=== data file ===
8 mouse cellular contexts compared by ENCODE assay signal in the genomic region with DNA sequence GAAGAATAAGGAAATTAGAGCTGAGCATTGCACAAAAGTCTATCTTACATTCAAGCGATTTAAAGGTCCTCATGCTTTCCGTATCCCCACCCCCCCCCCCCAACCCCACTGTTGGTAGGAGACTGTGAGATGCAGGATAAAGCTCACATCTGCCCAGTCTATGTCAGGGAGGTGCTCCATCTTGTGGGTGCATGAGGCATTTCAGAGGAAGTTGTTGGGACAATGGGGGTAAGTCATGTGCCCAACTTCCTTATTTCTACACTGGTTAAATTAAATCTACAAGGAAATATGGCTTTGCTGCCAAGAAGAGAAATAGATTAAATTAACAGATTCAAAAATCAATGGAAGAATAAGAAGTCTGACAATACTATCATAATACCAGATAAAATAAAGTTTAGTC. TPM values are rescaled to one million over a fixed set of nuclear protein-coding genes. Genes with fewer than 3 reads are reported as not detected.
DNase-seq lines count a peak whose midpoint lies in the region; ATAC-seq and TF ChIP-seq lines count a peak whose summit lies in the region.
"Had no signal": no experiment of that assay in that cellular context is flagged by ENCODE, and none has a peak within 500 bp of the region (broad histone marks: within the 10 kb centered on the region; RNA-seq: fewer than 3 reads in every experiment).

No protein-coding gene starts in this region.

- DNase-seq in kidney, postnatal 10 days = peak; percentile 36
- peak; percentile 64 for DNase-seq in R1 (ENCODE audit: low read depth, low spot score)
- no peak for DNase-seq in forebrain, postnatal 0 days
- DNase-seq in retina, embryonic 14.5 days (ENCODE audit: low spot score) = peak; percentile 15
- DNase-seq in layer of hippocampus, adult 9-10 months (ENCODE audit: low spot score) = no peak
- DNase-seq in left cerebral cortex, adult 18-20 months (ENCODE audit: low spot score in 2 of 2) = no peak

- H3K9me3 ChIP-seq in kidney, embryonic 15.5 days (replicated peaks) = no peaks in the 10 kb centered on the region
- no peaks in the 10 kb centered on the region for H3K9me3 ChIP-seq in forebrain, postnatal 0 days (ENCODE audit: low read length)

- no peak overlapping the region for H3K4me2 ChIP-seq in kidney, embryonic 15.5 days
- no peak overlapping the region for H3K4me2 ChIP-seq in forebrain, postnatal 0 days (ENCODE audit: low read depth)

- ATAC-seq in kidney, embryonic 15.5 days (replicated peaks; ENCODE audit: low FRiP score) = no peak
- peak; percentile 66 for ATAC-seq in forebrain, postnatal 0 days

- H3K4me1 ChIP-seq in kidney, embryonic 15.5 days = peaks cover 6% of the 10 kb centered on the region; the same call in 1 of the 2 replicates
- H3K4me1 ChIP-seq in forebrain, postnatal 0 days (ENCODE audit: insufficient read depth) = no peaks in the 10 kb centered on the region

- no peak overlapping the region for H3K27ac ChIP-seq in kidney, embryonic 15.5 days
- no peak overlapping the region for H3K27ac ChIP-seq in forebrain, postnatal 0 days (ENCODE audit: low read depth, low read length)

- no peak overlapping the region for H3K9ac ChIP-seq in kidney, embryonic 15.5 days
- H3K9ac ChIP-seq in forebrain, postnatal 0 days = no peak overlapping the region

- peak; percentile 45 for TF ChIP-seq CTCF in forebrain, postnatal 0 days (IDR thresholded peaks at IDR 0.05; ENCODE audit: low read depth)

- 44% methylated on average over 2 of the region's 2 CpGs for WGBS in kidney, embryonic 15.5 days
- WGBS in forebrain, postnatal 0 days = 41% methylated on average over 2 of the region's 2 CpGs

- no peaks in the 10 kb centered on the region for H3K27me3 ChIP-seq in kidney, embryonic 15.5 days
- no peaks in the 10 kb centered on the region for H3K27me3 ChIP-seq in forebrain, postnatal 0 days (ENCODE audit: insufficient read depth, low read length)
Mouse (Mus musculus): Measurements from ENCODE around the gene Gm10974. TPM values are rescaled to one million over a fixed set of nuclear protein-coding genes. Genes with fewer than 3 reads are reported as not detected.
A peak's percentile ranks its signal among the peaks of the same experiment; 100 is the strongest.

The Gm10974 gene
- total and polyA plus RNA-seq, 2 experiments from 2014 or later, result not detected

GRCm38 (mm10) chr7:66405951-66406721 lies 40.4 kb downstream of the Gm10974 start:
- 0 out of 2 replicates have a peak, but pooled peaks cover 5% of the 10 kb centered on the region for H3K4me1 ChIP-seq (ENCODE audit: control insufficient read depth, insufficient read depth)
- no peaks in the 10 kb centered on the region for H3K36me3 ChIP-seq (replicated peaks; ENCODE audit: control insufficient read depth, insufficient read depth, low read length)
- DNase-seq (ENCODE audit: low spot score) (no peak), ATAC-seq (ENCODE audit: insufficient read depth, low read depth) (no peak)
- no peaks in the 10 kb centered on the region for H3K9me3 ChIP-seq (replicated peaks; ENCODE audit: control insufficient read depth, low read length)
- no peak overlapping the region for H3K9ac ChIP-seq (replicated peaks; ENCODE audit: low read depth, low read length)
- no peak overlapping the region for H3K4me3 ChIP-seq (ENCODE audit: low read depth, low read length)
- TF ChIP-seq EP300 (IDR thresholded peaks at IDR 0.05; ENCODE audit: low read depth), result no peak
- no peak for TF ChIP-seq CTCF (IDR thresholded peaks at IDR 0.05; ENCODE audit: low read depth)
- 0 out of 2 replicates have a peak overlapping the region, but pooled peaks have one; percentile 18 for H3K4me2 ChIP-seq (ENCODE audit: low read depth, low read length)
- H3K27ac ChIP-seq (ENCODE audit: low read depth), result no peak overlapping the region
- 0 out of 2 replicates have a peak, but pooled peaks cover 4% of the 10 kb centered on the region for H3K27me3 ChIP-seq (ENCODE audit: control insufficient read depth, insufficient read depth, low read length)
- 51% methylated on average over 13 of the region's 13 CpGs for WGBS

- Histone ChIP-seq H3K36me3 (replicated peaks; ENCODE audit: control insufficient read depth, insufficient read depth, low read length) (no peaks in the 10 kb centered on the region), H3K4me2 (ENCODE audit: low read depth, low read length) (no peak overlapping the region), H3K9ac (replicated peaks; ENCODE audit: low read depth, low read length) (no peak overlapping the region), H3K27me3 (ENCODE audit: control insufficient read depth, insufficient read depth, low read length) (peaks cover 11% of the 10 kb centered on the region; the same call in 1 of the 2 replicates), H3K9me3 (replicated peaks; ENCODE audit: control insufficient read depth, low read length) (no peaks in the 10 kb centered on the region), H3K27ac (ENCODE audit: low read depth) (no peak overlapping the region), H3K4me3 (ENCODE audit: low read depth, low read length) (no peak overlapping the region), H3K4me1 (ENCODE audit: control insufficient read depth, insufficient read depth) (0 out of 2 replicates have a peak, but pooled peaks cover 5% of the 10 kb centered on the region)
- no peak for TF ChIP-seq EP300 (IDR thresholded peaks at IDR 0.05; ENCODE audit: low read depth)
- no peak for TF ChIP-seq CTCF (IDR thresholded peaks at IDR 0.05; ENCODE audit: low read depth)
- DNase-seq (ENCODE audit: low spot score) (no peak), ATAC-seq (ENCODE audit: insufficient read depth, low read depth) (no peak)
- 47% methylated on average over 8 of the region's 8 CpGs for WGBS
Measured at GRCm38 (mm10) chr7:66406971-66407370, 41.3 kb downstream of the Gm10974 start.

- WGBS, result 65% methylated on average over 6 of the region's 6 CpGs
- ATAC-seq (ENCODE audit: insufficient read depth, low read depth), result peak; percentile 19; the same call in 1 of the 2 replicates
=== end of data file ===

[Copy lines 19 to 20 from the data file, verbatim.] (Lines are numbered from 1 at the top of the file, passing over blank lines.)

- no peak overlapping the region for H3K27ac ChIP-seq in kidney, embryonic 15.5 days
- no peak overlapping the region for H3K27ac ChIP-seq in forebrain, postnatal 0 days (ENCODE audit: low read depth, low read length)